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Collaborative consumption, also known as the sharing economy, has become something of a buzzword. However, the habit of selling on, buying pre-owned products, pooling resources, or renting something for a fixed period rather than buying it outright, is already commonplace among post-recessionary consumers. In mid-2014, the global consumer adeptness at thrift continues, as do creative green-tinged commercial solutions designed to appeal to the zeitgeist.
At the end of May 2014, the New York Times reported on a new and thriving business in Portugal selling imperfect-looking fruit. The article is subtitled “Ugly fruits are beautiful in the eyes of beholders who are financially pressed”. It stresses that rigid EU rules reject and waste “ugly fruit” that doesn’t conform to over-zealous colour and shape criteria. This point was picked up by Isabel Soares, who sensed that “there is a market for fruits and vegetables deemed too ugly by government bureaucrats, supermarkets and other retailers to sell to their customers”. Six months ago, she was part of a newly launched cooperative, “Fruta Feia” (ugly fruit), which has since proved a hit with hard-pressed consumers, breaking what Ms. Soares terms “the dictatorship of aesthetics”. One satisfied customer, Ana Neves, a call centre worker, enthuses: “This food is of course cheap, but it’s also local, fresh and would otherwise go to waste, which really bothers me…I’ve looked closely at some of this stuff and can’t see why it can’t make it to the supermarket.” This success coincides with several media articles on skilled chefs who are creating nutritious, appetising dishes from produce just past its sell-by date.
UK upmarket supermarket chain, Waitrose, is poised to sell ‘blemished’ apples and tomatoes to curb food wastage and as anticipated cheaper alternatives. According to Waitrose fruit buyer Greg Sehringer: “We are lucky that our customers are savvy enough [and can trust] that the fruit will be just as delicious”.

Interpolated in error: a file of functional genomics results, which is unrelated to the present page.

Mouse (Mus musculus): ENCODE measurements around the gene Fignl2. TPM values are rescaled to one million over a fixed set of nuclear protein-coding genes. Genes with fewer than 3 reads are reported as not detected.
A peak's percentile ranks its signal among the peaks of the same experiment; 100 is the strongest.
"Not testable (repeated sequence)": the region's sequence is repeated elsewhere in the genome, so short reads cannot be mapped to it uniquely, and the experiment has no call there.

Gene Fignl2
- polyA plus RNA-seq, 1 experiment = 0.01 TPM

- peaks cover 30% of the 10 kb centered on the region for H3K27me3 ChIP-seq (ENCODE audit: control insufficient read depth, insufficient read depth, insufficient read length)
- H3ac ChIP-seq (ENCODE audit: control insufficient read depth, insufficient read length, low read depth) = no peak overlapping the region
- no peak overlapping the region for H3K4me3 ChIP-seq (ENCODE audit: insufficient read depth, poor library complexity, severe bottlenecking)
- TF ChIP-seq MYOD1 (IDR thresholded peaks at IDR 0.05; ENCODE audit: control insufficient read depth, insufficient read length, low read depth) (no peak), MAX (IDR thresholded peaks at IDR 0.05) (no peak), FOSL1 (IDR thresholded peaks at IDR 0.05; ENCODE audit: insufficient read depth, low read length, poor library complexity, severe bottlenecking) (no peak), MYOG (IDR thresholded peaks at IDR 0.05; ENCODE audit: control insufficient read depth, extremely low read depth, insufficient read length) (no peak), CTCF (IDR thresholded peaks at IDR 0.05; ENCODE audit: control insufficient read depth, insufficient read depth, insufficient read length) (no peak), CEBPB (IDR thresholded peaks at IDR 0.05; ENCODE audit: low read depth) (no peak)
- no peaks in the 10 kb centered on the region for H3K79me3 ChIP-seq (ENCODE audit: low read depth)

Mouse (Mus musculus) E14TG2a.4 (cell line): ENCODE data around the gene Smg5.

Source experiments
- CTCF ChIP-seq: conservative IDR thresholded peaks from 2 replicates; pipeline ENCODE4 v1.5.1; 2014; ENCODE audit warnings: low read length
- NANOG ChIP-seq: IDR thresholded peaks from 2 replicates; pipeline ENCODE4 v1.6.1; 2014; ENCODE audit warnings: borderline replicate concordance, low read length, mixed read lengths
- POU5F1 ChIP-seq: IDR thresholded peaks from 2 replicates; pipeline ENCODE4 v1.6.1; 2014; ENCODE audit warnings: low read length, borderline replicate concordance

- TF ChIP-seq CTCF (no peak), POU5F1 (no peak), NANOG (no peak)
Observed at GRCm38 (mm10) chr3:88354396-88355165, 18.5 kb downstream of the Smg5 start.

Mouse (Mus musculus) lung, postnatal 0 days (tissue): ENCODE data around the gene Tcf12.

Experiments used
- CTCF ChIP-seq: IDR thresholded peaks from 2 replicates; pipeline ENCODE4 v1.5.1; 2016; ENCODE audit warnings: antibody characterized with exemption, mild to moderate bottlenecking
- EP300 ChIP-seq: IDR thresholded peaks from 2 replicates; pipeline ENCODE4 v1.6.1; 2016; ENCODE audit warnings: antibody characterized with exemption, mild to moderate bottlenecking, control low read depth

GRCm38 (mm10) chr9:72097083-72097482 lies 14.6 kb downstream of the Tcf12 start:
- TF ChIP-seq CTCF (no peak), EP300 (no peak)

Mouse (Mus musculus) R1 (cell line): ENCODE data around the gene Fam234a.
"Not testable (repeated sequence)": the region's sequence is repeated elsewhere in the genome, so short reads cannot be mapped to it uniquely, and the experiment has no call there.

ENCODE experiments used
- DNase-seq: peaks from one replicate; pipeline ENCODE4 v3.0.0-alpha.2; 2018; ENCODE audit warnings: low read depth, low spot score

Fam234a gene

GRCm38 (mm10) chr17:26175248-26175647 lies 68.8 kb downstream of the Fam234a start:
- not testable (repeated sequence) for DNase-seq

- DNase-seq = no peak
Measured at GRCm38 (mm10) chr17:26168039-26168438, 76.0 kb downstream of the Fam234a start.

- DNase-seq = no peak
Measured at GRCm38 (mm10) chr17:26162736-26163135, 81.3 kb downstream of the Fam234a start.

Meanwhile, a 28th of May article in the UK’s Daily Mail newspaper advocating the quality of much ‘expired’ food is by writer and cook, Rose Prince. She despairs when consumers bin edible food just past its best-before date but salutes supermarket executives from Sainsbury’s, and Waitrose among others who were recently reported admitting that they regularly ignore expiry dates at home.
Collaborative consumption is the norm for circa 75% of Spaniards, particularly Generation X and Y urbanites, a spring survey conducted in Spain by car-sharing company Avancar found. 79% of men and 73% of women had shared goods or services on at least one occasion, with those aged 35-44 and residents of Madrid and Barcelona the biggest sharers. Male respondents said they wanted to share luxury cars, while women preferred to share clothing and accessories.
Arguably, exposure to digital culture is making people more accepting of collaborative consumption. The main reason for sharing is initially economic, but morphs into something more social. In Berlin, greater numbers of homeowners who dream of living in the heart of the city have been forming collectives to project manage and build homes with the backing of Berlin’s Senat (local government) which is supporting them by securing sites, and offering ecological and architectural know-how.
In Israel, cafe chain Cofix, where coffee, sandwiches, fresh juice and baked goods all cost an affordable US$1.40 is a hit with customers, with new branches opening at a rapid pace. Since the first branch launched in Tel Aviv in October 2013, staff report a broad client base. Customers such as high tech executive, Saguy, who explains: “Nowadays, no salary is enough… Wherever you can save, you save. I wouldn’t bring a date here, but I’d come here before the date.”